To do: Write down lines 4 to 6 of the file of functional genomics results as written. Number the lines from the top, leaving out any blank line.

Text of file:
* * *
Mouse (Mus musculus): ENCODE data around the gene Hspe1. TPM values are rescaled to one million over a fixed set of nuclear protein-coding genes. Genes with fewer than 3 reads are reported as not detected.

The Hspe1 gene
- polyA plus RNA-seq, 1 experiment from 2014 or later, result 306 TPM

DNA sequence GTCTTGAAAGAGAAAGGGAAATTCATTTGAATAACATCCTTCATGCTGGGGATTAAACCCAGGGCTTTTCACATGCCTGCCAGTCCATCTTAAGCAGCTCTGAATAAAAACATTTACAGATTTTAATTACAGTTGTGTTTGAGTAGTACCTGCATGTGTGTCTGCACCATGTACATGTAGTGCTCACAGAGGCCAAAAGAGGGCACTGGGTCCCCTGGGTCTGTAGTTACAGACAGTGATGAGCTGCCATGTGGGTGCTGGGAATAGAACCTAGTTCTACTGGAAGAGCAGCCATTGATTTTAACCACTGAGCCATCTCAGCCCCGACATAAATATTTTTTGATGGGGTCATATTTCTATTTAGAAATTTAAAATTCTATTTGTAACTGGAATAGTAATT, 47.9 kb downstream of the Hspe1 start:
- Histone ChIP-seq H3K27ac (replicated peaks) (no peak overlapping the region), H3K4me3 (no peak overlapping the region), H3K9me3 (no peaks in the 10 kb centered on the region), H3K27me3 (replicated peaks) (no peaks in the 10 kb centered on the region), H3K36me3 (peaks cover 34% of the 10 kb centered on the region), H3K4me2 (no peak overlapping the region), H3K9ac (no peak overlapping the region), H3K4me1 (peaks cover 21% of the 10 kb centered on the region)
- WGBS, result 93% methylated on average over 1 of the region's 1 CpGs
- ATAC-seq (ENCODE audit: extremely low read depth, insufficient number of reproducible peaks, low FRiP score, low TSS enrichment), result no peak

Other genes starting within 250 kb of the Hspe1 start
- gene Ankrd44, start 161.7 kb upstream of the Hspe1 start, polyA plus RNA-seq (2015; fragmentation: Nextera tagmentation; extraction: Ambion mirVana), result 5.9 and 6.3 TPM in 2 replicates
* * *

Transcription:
DNA sequence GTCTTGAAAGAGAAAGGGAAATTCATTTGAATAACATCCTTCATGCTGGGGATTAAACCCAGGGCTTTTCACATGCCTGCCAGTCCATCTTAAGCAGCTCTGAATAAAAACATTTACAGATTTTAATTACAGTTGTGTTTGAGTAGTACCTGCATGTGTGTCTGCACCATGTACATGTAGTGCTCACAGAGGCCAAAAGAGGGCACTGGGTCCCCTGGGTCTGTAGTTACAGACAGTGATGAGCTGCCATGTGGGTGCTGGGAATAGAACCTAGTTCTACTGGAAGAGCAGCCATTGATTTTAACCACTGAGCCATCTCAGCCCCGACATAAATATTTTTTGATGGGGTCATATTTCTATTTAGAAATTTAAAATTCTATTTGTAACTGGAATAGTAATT, 47.9 kb downstream of the Hspe1 start:
- Histone ChIP-seq H3K27ac (replicated peaks) (no peak overlapping the region), H3K4me3 (no peak overlapping the region), H3K9me3 (no peaks in the 10 kb centered on the region), H3K27me3 (replicated peaks) (no peaks in the 10 kb centered on the region), H3K36me3 (peaks cover 34% of the 10 kb centered on the region), H3K4me2 (no peak overlapping the region), H3K9ac (no peak overlapping the region), H3K4me1 (peaks cover 21% of the 10 kb centered on the region)
- WGBS, result 93% methylated on average over 1 of the region's 1 CpGs